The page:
I’ve been thinking about unexpected outcomes, specifically how mapping practices shape geopolitical imaginaries. So, I’m uploading four maps to make a highly speculative point: The Sino-British buffer zone has been a long time coming and like many contemporary boundaries it is an artifact of colonial institutions, including mapping practices. The way the British mapped Hong Kong included the area that today we think of as the Shenzhen inner districts (Luohu, Futian, and Nanshan) and was once known as “the Special Economic Zone.” For a more detailed development of this argument check out the article I wrote with Viola WAN Yan, “Shen Kong: Cui_Bono.“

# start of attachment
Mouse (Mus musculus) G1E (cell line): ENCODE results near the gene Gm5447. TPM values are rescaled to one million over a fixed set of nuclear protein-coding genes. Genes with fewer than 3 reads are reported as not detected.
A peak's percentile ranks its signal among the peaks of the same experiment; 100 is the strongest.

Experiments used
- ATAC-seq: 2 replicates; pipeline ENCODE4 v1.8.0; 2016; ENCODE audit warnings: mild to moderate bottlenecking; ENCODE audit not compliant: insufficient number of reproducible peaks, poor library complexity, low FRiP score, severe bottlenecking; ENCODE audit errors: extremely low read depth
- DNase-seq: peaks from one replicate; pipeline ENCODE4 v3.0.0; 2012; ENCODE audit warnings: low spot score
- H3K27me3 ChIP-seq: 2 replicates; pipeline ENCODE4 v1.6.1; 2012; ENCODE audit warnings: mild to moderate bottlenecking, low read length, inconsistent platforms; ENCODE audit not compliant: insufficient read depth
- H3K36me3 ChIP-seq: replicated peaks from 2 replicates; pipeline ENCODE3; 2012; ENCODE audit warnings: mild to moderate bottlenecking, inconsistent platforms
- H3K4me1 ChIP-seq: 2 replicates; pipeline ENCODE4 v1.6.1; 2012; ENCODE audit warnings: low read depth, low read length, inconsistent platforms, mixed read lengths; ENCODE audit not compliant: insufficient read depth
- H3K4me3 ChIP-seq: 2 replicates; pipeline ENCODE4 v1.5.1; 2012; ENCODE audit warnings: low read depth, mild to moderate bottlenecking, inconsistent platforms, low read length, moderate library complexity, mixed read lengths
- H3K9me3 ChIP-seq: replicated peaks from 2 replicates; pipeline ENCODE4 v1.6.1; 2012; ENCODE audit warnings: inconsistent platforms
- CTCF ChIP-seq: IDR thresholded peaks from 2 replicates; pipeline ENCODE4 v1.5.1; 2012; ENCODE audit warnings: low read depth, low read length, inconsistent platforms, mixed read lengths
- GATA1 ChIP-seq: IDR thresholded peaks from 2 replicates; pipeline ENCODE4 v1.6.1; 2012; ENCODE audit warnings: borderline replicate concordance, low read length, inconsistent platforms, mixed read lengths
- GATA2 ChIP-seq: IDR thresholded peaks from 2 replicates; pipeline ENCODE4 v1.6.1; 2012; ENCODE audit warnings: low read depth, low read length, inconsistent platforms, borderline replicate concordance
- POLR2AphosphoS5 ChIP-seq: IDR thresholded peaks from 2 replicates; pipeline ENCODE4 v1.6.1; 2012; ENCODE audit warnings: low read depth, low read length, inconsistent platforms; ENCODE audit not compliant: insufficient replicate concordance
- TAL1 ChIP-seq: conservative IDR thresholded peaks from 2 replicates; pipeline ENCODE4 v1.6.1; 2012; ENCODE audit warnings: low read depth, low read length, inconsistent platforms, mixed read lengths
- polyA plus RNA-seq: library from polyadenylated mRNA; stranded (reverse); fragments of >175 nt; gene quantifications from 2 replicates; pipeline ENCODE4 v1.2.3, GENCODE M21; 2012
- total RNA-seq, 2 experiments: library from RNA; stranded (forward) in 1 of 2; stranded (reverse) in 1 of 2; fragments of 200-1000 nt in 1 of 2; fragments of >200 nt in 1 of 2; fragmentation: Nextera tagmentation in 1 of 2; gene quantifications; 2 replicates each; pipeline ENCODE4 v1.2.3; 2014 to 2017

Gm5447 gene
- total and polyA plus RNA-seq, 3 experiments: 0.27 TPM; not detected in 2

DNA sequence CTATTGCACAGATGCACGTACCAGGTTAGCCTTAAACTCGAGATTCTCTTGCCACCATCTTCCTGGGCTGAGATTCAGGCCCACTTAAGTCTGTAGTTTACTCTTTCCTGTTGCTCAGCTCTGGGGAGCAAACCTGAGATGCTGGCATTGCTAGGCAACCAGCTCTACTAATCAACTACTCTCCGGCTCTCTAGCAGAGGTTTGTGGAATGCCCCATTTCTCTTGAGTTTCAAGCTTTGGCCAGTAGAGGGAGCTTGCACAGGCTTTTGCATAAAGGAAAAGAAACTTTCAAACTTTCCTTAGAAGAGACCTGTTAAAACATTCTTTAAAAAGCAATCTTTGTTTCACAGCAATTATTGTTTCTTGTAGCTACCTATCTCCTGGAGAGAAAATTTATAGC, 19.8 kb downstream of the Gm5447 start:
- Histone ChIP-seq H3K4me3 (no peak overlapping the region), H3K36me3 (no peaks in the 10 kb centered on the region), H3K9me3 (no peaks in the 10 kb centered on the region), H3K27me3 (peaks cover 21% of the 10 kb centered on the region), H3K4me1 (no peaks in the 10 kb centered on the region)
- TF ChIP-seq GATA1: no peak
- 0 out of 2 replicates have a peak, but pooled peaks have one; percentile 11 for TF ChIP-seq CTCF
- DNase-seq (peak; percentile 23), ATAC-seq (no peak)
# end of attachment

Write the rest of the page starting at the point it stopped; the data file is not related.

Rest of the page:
The first map locates Shenzhen Municipality and the SEZ (magenta) with respect to Hong Kong within the context of the Pearl River Delta (Guangzhou in the upper left-hand corner).
The second map is based on the Sino-British border that was established in 1898. Of note: both Nantou and Dapeng, which faced toward the Pearl River and South China Sea, respectively were larger and more important than Shenzhen Market, which was one one of the small, but important markets on the isthmus.
The third map is a US military map from 1945. I have labeled important sites in the ongoing restructuring of the former Xin’an County. Of note, The British have claimed to the high tide mark on the coastlines of Deep and Mirs Bays:
The fourth map is the late 1970s map of Hong Kong and the New Territories that Yuan Geng used to determine the location of the Shekou Industrial Zone, circa 1978. Of note? The penciled in push back of the maritime Sino-British border.